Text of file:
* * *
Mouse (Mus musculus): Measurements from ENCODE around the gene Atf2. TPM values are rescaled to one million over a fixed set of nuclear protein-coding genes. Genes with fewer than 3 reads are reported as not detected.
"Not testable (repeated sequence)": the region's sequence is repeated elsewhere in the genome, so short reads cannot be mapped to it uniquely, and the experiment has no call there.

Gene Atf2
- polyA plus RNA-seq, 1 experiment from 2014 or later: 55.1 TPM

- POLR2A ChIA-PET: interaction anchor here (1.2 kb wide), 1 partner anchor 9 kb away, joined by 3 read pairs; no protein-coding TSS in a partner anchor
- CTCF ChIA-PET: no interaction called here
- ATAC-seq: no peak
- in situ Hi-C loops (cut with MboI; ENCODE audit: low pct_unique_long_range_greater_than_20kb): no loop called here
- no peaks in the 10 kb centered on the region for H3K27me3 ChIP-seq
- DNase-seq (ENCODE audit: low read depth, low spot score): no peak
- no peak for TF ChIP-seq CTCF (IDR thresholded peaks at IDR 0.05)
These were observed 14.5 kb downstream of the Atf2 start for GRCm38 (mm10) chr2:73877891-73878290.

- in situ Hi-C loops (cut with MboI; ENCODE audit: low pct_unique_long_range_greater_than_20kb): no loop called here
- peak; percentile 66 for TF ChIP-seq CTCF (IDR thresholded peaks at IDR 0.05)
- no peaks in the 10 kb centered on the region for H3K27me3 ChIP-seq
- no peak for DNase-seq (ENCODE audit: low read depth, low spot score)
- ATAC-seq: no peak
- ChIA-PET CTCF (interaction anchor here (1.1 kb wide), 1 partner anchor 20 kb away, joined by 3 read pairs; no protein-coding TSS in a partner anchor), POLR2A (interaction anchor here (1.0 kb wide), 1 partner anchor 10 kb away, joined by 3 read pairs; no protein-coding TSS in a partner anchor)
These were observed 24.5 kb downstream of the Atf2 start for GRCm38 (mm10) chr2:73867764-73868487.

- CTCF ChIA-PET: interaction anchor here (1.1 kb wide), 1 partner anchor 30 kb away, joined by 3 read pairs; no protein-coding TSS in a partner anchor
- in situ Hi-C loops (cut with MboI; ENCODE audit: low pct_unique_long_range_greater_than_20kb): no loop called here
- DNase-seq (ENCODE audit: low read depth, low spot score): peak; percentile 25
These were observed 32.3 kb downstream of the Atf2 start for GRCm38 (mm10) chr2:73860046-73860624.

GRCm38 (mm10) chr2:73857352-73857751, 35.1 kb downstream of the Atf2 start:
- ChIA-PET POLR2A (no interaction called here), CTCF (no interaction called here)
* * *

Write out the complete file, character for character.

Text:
Mouse (Mus musculus): Measurements from ENCODE around the gene Atf2. TPM values are rescaled to one million over a fixed set of nuclear protein-coding genes. Genes with fewer than 3 reads are reported as not detected.
"Not testable (repeated sequence)": the region's sequence is repeated elsewhere in the genome, so short reads cannot be mapped to it uniquely, and the experiment has no call there.

Gene Atf2
- polyA plus RNA-seq, 1 experiment from 2014 or later: 55.1 TPM

- POLR2A ChIA-PET: interaction anchor here (1.2 kb wide), 1 partner anchor 9 kb away, joined by 3 read pairs; no protein-coding TSS in a partner anchor
- CTCF ChIA-PET: no interaction called here
- ATAC-seq: no peak
- in situ Hi-C loops (cut with MboI; ENCODE audit: low pct_unique_long_range_greater_than_20kb): no loop called here
- no peaks in the 10 kb centered on the region for H3K27me3 ChIP-seq
- DNase-seq (ENCODE audit: low read depth, low spot score): no peak
- no peak for TF ChIP-seq CTCF (IDR thresholded peaks at IDR 0.05)
These were observed 14.5 kb downstream of the Atf2 start for GRCm38 (mm10) chr2:73877891-73878290.

- in situ Hi-C loops (cut with MboI; ENCODE audit: low pct_unique_long_range_greater_than_20kb): no loop called here
- peak; percentile 66 for TF ChIP-seq CTCF (IDR thresholded peaks at IDR 0.05)
- no peaks in the 10 kb centered on the region for H3K27me3 ChIP-seq
- no peak for DNase-seq (ENCODE audit: low read depth, low spot score)
- ATAC-seq: no peak
- ChIA-PET CTCF (interaction anchor here (1.1 kb wide), 1 partner anchor 20 kb away, joined by 3 read pairs; no protein-coding TSS in a partner anchor), POLR2A (interaction anchor here (1.0 kb wide), 1 partner anchor 10 kb away, joined by 3 read pairs; no protein-coding TSS in a partner anchor)
These were observed 24.5 kb downstream of the Atf2 start for GRCm38 (mm10) chr2:73867764-73868487.

- CTCF ChIA-PET: interaction anchor here (1.1 kb wide), 1 partner anchor 30 kb away, joined by 3 read pairs; no protein-coding TSS in a partner anchor
- in situ Hi-C loops (cut with MboI; ENCODE audit: low pct_unique_long_range_greater_than_20kb): no loop called here
- DNase-seq (ENCODE audit: low read depth, low spot score): peak; percentile 25
These were observed 32.3 kb downstream of the Atf2 start for GRCm38 (mm10) chr2:73860046-73860624.

GRCm38 (mm10) chr2:73857352-73857751, 35.1 kb downstream of the Atf2 start:
- ChIA-PET POLR2A (no interaction called here), CTCF (no interaction called here)